3. A person or entity was injured. To prove injury, the plaintiff usually must show that the harm to their reputation resulted in economic damage (loss of business, earning capacity, or property). Some states allow non-economic damages (pain and suffering, emotional distress, etc.) where the injury is loss of standing in the community, personal humiliation, shame, or disgrace. In some states, the plaintiff can only recover non-economic damages if the defamation caused them to be charged with a crime or accused them of suffering from a communicable disease.
  4. The statement was false. A TRUE STATEMENT IS NOT DEFAMATORY. A plaintiff won’t be able to recover damages in a defamation lawsuit if the statement is found to be true.
  5. The statement wasn’t privileged information. Certain communications are privileged under the law. Privileged relationships include spouses, doctor/patient, lawyer/client, and witnesses who testify before the court. Statements made in these circumstances aren’t considered defamatory.

When is an opinion defamation?

You’re entitled to share your opinion. You can dislike or disagree with someone and say so without fear that you’ll be sued for defamation—depending on HOW you share your thoughts. Let’s back up for a second to what it means to have freedom of speech.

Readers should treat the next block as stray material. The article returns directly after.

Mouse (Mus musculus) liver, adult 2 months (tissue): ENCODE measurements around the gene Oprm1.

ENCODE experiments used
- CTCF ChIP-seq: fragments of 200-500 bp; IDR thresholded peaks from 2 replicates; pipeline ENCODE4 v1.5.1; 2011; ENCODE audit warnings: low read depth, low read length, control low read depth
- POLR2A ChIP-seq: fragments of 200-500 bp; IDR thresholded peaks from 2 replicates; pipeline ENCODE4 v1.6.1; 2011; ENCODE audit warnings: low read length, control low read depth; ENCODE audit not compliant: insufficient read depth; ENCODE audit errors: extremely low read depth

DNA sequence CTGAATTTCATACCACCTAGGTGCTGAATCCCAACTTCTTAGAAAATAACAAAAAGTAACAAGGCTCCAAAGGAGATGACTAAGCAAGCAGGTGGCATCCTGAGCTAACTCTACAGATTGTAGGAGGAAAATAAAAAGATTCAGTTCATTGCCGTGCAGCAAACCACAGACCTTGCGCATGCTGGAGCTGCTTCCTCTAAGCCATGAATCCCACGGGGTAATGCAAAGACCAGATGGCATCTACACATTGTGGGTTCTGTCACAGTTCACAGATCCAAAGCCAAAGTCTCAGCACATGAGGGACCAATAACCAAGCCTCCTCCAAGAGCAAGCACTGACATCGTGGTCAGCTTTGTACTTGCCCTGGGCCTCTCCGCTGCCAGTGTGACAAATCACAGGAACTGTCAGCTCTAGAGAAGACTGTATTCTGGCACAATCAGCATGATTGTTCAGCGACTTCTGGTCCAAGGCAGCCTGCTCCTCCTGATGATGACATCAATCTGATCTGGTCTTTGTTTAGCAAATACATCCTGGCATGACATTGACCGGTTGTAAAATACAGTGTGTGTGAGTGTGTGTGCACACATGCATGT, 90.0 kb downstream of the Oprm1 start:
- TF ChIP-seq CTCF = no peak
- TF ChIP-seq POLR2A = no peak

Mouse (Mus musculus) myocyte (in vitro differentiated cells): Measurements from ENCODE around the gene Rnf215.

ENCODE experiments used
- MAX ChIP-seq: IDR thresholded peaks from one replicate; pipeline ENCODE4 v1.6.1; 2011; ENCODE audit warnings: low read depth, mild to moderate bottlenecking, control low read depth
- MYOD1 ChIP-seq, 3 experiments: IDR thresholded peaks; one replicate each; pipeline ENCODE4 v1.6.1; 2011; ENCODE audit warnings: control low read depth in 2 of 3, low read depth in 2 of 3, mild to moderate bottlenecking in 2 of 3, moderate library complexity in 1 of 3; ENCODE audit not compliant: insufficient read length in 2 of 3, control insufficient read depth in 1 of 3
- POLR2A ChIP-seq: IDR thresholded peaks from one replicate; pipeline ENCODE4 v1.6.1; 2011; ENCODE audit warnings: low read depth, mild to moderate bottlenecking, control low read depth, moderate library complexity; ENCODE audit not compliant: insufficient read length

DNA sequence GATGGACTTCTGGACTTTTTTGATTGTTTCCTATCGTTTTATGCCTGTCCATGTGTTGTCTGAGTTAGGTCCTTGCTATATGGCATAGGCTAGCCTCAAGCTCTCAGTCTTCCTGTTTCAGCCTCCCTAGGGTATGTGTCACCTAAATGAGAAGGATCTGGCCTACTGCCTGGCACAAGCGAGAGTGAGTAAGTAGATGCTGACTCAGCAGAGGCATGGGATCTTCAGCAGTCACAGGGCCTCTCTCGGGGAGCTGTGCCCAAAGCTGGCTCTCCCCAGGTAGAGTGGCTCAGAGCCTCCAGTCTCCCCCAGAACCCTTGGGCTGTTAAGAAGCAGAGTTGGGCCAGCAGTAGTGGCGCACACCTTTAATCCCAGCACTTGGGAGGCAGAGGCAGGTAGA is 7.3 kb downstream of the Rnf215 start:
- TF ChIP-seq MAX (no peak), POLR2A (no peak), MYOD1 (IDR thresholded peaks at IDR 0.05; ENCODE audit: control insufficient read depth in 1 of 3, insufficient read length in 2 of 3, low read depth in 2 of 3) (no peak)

Freedom of speech is a right granted by the First Amendment of the US Constitution that protects your right to freely express yourself, but there are limitations. The First Amendment does not apply to action by private organizations.

One misconception people have about freedom of speech is that you can say what you want in whatever forum you choose. People can get banned from Twitter, removed from restaurants or other public places, fired from a job, and so on, because of their speech. A social media platform is owned by a private company, as is a restaurant, a shopping center, and the company you work for (unless you’re a government employee). Freedom of speech only protects you from repercussions from the government, not a private entity.